Azithromycin is a macrolide antibiotic indicated for Community Acquired Pneumonia (CAP) and Pelvic Inflammatory Disease (PID). Azathioprine is an immunosuppressive and antineoplastic agent used to prevent transplant rejection and for other conditions such as Crohn's disease and rheumatoid arthritis.

Can azathioprine cause liver damage? ›

Azathioprine, like other thiopurines, can also cause chronic liver injury and long term therapy has been linked to the development of portal hypertension and nodular regenerative hyperplasia.

Is Imuran a high risk medication? ›

Imuran may cause a rare type of lymphoma (cancer) of the liver, spleen, and bone marrow that can be fatal. This has occurred mainly in teenagers and young men with Crohn's disease or ulcerative colitis. However, anyone with an inflammatory autoimmune disorder may have a higher risk of lymphoma.

Why does azathioprine cause hair loss? ›

Azathioprine inhibits mitosis of hair matrix resulting in abrupt onset of loss of anagen hair resulting rapid onset and progression of alopecia.

Is azathioprine used to treat myasthenia gravis? ›

Drugs that suppress the immune system are used in people with myasthenia gravis (MG) because MG is an autoimmune disorder that results from production of abnormal antibodies. Azathioprine has been used as a treatment for MG since 1967.

How effective is azathioprine? ›

Overall remission rates (including all patients treated with azathioprine) were 45% and 58% for Crohn's disease and ulcerative colitis, respectively.

What is the brand name for azathioprine? ›

Azathioprine is an immunosuppressive antimetabolite that lowers the body's immune system used to prevent the body from rejecting a transplanted kidney. Azathioprine is also used to treat symptoms of rheumatoid arthritis. Azathioprine is available under the following different brand names: Azasan, and Imuran.

What is azathioprine 50mg? ›

Azathioprine is an antimetabolite which is used as an immunosuppressant, either as monotherapy or more often in combination with other drugs (mainly corticosteroids) and procedures which modulate the immune response. Therapeutic effect may be apparent only after weeks or months.

Does azathioprine make you gain weight? ›

No, Imuran (azathioprine) itself is not causing your weight gain. Perhaps the drug is sufficiently controlling the disease to allow for more complete food absorption. If you're concerned about your weight, note that most weight reduction diets are well-tolerated in Crohn's disease patients.

Is Imuran the same as methotrexate? ›

Methotrexate is most often used for rheumatoid arthritis, while Imuran is used extensively in patients with kidney transplants. Both are well tolerated. Side effects are similar. Both can affect the liver and blood counts and must be monitored with regular bloodwork.

Can you take methotrexate and azathioprine together? ›

Thus, combination therapy with azathioprine and methotrexate is a safe and effective long-term therapy for difficult to treat patients. The combination therapy has no additional severe toxicities.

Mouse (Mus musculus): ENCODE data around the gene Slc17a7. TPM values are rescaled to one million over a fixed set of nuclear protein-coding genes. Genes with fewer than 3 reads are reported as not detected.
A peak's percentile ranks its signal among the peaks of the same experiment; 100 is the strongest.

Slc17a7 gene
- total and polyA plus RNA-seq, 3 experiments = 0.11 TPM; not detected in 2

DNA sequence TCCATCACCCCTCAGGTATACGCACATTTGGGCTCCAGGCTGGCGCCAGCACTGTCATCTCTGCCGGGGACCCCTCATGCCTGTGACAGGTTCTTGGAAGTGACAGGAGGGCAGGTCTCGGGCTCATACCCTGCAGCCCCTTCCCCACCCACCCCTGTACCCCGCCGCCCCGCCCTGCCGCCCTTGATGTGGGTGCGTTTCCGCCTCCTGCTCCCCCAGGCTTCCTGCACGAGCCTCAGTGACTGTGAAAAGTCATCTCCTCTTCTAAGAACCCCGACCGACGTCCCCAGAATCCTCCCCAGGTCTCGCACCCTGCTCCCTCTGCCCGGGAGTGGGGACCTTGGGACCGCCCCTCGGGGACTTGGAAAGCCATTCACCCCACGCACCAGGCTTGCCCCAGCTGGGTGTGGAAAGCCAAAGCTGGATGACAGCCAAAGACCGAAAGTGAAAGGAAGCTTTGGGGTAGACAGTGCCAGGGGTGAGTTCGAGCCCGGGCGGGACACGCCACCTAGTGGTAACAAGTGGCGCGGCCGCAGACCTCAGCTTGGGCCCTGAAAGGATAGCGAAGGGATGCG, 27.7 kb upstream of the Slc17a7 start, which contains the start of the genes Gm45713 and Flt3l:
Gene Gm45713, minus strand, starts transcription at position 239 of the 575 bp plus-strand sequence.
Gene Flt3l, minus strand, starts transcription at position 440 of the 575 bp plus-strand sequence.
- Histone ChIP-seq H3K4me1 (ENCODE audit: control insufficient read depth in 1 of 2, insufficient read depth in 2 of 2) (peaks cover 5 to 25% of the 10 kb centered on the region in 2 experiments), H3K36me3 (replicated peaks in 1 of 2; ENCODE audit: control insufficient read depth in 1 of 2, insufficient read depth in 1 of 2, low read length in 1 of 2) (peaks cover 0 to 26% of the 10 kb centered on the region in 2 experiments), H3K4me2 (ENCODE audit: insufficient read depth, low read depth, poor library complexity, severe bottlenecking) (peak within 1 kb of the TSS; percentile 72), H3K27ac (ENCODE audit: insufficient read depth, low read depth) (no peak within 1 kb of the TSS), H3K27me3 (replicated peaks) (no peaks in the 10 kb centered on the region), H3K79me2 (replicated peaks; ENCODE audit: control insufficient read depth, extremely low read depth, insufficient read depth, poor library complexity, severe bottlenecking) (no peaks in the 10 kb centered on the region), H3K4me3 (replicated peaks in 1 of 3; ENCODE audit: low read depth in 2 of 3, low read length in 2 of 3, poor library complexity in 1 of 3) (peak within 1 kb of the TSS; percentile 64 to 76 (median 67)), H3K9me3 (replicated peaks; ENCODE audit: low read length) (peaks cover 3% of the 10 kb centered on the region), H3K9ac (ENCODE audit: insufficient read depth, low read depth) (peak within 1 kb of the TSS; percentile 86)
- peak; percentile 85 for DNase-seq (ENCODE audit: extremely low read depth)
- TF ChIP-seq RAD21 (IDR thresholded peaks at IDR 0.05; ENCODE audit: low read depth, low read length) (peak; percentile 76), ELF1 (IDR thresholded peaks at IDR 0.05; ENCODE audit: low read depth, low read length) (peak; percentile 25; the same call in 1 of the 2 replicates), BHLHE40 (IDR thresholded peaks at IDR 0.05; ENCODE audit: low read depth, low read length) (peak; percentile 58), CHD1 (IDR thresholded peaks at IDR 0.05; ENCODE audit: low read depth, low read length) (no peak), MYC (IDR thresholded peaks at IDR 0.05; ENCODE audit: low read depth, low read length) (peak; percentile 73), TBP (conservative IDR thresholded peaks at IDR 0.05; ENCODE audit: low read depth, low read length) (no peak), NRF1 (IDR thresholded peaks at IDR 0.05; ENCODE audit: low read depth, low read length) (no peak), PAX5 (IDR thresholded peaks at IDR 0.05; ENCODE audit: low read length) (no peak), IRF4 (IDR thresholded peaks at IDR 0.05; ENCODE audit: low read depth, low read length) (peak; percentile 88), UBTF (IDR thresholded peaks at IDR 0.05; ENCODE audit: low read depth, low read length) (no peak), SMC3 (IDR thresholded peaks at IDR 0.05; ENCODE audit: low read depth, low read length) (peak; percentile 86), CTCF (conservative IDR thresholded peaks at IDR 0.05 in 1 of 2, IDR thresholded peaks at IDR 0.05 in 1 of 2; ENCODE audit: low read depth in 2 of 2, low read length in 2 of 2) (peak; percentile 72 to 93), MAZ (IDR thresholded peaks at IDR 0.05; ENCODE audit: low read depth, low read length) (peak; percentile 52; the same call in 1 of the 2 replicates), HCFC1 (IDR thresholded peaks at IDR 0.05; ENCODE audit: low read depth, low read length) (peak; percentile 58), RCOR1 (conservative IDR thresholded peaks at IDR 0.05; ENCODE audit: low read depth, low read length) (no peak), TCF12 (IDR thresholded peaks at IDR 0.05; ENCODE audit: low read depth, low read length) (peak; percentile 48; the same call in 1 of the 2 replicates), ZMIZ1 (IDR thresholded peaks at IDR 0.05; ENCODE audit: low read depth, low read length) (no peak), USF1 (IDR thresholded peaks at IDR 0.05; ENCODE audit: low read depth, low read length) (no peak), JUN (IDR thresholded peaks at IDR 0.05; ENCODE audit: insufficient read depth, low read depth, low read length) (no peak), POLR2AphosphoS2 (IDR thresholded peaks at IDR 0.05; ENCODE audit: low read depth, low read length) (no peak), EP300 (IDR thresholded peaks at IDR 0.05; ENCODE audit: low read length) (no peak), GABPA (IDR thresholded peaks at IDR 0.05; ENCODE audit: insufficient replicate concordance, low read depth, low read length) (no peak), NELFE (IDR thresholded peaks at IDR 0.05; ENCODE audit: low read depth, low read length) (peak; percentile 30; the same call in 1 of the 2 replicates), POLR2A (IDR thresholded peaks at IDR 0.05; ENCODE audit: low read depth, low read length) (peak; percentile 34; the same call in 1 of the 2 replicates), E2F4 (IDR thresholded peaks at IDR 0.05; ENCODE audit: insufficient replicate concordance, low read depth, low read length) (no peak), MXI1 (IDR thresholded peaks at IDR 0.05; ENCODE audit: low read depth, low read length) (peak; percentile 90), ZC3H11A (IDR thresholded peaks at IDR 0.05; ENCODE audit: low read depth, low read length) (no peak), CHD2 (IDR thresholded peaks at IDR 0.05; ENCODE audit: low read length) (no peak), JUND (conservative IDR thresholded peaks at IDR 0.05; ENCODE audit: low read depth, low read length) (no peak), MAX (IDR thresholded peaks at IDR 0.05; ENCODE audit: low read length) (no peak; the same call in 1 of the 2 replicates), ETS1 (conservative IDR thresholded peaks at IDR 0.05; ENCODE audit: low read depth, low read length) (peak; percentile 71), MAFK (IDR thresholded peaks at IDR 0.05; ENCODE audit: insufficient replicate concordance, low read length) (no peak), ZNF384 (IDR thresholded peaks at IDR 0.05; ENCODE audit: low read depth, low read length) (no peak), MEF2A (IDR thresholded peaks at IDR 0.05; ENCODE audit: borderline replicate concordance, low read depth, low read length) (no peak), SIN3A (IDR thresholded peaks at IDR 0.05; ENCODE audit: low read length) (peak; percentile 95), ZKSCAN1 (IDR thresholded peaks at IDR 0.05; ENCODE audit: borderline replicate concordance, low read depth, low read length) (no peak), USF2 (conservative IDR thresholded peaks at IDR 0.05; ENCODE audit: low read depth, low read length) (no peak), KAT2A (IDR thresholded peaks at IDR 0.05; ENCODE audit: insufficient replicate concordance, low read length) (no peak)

How azathioprine inhibit purine synthesis? ›

Azathioprine inhibits DNA and RNA synthesis by preventing interconversion among the precursors of purine synthesis and suppressing de novo purine synthesis.

What drugs interact with azathioprine? ›

View interaction reports for azathioprine and the medicines listed below.
  • Aspirin Low Strength (aspirin)
  • Aspirin Low Strength (aspirin)
  • Calcium 600 D (calcium / vitamin d)
  • Calcium 600 D (calcium / vitamin d)
  • Cymbalta (duloxetine)
  • Cymbalta (duloxetine)
  • Fish Oil (omega-3 polyunsaturated fatty acids)

Is there an alternative to azathioprine? ›

Azathioprine (AZA) is usually used for this purpose but must be withdrawn in up to 10% of patients because of adverse events. Mycophenolate mofetil (MMF) is of proven efficacy and safety in transplantation and in some autoimmune disorders.

How does azathioprine cause bone marrow suppression? ›

The drug inhibits both DNA and RNA synthesis and recent studies indicate that the immunosuppressive action of this drug results predominantly from a block in the production of interleukin-2 [1,2]. Bone marrow suppression due to this drug is reported in 14-35% patients [3].

Do I need to take folic acid with Imuran? ›

Interactions between your drugs

No interactions were found between folic acid and Imuran.

What are azathioprine and cyclophosphamide? ›

Azathioprine is a cell-specific drug[18,19] and affects the T helper and CD4 naïve cells[18,19] and affects both the cell-mediated and humoral immunity. [18,19,20] Cyclophosphamide suppresses all the proliferating lymphoid cells and alkylates some resting cells.

Can azathioprine be cut in half? ›

You should take azathioprine with or immediately after food to help reduce stomach upsets. The tablets should not be cut in half as this can create amounts of dust that could cause side effects to your and those around you. Never take more than the dose prescribed by your doctor.

What should I avoid while taking azathioprine? ›

Wear protective clothing and hats, and stay out of direct sunlight between the hours of 10 am and 3 pm Avoid sunlamps and tanning beds. While you are being treated with azathioprine, and after you stop treatment with it, do not have any immunizations (vaccines) without your doctor's approval.

What are the contraindications of azathioprine? ›

Contraindications
  • Hypersensitivity.
  • Pregnancy or plan for pregnancy: Contraception recommended. ...
  • Breastfeeding as 6-MP was present in breast-milk of women who take azathioprine.